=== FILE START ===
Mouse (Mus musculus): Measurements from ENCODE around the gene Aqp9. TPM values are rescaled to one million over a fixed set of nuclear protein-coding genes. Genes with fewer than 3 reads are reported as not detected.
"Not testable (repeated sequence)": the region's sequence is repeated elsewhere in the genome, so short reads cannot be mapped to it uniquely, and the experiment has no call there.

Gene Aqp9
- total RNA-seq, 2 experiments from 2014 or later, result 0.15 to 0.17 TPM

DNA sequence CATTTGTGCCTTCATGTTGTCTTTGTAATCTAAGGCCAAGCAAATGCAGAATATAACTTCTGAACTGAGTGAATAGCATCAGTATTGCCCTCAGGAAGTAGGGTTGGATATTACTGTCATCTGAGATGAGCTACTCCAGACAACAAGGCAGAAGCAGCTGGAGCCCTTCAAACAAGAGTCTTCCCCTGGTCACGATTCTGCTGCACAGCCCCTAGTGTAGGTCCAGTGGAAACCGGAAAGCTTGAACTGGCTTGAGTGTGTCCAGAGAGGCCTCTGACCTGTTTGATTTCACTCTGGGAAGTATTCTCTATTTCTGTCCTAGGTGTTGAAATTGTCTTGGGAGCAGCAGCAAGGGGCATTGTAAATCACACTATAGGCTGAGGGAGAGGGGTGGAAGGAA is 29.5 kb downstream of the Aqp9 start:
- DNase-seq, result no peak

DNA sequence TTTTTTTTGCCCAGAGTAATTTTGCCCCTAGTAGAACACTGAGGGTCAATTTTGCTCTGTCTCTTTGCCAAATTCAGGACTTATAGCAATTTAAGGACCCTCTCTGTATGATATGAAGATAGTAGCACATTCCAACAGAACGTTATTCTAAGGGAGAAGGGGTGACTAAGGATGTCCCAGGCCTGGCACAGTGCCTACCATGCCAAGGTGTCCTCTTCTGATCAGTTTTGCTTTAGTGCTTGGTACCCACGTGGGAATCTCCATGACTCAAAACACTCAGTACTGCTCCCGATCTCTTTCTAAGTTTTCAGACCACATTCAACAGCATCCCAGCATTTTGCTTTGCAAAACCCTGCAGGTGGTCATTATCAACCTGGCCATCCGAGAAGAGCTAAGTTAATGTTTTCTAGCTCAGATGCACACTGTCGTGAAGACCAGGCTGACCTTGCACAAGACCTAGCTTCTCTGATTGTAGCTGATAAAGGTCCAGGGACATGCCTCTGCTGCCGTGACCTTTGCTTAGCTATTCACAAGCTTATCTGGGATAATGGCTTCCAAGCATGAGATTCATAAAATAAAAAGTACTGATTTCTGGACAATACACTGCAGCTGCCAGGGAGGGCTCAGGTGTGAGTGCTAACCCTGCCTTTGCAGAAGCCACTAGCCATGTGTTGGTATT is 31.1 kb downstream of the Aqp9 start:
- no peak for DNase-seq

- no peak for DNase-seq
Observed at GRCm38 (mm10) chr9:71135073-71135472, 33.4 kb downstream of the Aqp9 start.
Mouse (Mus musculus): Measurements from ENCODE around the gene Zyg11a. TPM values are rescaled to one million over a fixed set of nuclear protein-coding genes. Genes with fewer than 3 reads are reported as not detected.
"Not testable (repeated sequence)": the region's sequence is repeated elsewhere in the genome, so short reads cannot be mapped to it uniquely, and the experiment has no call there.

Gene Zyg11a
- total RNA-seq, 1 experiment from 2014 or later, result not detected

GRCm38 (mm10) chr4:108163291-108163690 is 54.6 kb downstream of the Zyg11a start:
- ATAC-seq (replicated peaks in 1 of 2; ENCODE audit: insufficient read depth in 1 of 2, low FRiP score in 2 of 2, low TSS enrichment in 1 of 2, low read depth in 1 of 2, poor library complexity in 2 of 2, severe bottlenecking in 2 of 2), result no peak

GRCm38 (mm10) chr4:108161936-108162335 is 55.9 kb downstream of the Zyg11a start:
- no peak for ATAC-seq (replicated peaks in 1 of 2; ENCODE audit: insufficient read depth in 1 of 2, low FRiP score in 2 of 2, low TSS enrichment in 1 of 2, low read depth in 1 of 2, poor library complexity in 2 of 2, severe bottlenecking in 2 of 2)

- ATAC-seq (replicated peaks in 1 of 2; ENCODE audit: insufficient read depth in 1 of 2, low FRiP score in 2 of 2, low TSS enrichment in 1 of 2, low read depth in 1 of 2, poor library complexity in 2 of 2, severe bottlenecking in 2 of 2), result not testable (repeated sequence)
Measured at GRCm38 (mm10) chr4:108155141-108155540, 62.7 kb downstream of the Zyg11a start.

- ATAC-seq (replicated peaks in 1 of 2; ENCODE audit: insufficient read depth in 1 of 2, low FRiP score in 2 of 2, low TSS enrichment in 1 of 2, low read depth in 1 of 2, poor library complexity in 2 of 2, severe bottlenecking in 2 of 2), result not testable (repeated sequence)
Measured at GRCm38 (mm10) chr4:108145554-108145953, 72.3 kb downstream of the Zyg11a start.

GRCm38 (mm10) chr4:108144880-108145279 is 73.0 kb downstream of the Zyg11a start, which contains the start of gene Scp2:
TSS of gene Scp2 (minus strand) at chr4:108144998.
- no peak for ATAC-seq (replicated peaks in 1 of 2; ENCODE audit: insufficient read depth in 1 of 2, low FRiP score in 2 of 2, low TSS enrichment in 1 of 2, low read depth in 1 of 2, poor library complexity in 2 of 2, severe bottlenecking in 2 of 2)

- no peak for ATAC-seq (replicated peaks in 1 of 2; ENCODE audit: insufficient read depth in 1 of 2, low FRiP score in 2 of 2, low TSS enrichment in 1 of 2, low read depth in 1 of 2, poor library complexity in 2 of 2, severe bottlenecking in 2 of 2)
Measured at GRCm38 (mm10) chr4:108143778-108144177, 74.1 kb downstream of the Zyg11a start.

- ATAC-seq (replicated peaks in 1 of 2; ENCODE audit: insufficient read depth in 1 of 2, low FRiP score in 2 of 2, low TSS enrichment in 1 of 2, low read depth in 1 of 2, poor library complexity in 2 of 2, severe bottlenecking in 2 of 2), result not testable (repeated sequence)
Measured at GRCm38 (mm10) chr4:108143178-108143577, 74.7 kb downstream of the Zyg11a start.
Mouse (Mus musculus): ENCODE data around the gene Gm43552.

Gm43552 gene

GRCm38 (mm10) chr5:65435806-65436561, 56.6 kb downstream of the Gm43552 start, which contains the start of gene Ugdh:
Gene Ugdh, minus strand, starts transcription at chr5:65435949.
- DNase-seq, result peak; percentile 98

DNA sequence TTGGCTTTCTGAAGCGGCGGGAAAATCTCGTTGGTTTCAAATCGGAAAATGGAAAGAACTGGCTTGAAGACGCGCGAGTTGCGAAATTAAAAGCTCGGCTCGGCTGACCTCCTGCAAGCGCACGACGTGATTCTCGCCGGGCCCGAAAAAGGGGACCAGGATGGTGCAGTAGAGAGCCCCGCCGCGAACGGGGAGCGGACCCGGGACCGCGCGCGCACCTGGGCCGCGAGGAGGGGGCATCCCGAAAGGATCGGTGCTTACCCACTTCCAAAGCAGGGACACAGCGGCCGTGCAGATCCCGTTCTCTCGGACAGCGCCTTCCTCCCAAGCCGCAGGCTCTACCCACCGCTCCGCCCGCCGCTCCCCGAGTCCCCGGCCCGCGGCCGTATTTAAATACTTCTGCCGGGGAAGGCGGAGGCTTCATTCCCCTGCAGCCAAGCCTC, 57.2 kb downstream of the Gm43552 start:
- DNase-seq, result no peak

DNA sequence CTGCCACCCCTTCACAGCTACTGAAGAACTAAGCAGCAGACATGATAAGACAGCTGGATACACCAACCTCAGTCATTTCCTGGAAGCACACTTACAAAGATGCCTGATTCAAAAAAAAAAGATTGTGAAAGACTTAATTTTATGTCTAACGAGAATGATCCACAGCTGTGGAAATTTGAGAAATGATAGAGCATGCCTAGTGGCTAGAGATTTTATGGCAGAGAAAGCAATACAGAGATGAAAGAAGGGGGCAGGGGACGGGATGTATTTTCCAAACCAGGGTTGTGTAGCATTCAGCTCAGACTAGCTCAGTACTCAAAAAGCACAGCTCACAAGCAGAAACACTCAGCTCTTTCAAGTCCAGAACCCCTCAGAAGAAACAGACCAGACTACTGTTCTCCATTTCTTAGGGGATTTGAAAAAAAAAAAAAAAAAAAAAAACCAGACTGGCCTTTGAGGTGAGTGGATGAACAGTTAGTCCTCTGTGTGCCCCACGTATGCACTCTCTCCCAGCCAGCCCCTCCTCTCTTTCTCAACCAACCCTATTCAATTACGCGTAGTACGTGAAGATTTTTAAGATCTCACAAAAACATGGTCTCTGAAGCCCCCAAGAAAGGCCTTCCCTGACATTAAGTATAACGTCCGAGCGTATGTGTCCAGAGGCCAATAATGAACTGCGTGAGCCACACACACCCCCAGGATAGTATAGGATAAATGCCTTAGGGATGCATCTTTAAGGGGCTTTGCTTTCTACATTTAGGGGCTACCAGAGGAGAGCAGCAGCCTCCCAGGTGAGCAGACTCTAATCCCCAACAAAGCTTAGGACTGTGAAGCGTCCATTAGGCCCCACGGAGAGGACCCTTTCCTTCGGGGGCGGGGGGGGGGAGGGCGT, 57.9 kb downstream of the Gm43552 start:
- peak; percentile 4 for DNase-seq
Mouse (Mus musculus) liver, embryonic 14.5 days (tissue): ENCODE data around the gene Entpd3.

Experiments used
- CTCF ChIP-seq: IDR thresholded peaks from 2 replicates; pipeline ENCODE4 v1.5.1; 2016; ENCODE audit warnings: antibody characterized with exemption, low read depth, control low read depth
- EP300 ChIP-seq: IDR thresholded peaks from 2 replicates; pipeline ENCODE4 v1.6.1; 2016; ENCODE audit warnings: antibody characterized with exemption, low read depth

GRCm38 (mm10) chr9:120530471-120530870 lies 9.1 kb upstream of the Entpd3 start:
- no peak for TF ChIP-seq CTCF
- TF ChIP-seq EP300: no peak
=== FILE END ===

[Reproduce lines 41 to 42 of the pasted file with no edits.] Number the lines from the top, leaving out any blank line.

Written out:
- CTCF ChIP-seq: IDR thresholded peaks from 2 replicates; pipeline ENCODE4 v1.5.1; 2016; ENCODE audit warnings: antibody characterized with exemption, low read depth, control low read depth
- EP300 ChIP-seq: IDR thresholded peaks from 2 replicates; pipeline ENCODE4 v1.6.1; 2016; ENCODE audit warnings: antibody characterized with exemption, low read depth